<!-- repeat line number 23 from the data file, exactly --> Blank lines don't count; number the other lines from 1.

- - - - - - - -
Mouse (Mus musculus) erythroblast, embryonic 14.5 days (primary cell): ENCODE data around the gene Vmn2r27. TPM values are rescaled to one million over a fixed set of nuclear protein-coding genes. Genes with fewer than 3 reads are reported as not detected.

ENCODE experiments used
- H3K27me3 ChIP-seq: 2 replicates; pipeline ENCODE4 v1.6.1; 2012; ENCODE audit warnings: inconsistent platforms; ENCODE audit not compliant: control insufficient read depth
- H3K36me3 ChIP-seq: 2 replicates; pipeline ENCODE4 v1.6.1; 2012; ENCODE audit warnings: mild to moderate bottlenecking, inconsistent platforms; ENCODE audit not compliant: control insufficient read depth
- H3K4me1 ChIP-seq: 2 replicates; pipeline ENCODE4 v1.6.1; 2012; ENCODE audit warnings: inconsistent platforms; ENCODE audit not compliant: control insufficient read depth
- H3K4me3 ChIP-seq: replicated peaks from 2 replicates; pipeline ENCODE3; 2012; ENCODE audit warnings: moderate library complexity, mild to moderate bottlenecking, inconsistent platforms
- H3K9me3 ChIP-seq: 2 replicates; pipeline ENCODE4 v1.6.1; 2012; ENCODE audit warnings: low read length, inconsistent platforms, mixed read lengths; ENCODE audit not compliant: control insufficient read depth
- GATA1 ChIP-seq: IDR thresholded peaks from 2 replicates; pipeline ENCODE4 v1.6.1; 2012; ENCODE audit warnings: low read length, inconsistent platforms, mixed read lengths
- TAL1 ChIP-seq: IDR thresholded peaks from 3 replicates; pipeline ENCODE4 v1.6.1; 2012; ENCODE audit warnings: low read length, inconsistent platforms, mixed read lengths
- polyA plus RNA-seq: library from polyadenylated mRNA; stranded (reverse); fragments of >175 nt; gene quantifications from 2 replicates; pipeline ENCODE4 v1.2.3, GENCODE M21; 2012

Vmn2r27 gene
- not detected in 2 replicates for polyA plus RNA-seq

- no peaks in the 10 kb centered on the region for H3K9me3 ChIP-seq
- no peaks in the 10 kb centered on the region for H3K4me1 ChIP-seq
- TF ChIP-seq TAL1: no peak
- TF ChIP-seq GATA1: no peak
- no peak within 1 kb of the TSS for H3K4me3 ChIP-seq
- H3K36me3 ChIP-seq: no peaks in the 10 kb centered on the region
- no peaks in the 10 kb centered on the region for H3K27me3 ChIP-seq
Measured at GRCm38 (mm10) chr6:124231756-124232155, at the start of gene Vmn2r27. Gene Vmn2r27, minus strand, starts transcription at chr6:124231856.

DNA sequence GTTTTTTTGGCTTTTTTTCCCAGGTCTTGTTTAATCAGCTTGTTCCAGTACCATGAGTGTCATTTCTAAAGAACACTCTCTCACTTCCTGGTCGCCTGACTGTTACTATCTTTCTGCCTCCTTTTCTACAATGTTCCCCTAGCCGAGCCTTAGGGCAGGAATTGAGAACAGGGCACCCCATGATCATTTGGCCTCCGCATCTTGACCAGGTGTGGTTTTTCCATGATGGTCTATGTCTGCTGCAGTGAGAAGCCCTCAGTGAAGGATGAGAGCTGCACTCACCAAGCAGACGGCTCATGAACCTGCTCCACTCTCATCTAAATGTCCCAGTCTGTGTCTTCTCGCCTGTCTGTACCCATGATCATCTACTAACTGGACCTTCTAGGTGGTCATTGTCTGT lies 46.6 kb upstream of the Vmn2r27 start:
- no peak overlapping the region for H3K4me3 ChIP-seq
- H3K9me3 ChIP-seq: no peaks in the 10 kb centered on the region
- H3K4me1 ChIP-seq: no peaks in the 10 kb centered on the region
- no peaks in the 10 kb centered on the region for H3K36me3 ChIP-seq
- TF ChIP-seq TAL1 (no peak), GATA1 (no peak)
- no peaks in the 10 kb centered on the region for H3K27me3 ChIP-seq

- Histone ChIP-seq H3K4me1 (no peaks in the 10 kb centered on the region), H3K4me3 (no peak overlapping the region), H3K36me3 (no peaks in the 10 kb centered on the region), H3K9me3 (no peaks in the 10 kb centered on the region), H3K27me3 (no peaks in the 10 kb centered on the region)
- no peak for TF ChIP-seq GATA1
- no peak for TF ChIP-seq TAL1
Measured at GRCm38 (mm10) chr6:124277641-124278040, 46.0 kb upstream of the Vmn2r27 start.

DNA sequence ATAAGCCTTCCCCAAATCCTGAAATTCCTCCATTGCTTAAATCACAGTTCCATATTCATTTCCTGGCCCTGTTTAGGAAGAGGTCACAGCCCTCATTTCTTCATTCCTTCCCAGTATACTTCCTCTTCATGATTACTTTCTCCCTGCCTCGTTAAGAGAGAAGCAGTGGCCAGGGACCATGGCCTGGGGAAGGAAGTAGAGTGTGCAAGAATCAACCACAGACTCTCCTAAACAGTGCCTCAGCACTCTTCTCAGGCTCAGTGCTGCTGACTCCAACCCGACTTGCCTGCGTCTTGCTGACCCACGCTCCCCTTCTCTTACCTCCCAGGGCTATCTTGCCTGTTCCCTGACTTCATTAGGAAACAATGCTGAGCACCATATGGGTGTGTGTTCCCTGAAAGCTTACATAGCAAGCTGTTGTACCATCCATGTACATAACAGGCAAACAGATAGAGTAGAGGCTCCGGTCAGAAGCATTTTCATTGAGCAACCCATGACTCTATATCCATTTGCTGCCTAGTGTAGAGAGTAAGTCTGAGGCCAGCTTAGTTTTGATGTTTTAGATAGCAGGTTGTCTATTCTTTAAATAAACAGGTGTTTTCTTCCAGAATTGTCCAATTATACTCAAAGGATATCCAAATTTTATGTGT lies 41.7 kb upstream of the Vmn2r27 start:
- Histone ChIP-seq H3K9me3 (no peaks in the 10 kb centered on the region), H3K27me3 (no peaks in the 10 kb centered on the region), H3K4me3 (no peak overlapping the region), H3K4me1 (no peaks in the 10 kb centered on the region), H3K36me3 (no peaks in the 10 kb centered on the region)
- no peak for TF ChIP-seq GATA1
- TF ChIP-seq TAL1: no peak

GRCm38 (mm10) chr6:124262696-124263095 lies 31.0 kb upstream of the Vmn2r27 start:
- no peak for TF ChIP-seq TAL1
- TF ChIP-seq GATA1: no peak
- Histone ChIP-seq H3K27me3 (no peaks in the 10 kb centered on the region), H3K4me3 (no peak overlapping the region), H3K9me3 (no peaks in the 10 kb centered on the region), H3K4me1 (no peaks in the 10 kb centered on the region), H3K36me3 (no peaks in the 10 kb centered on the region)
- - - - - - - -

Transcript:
- H3K9me3 ChIP-seq: no peaks in the 10 kb centered on the region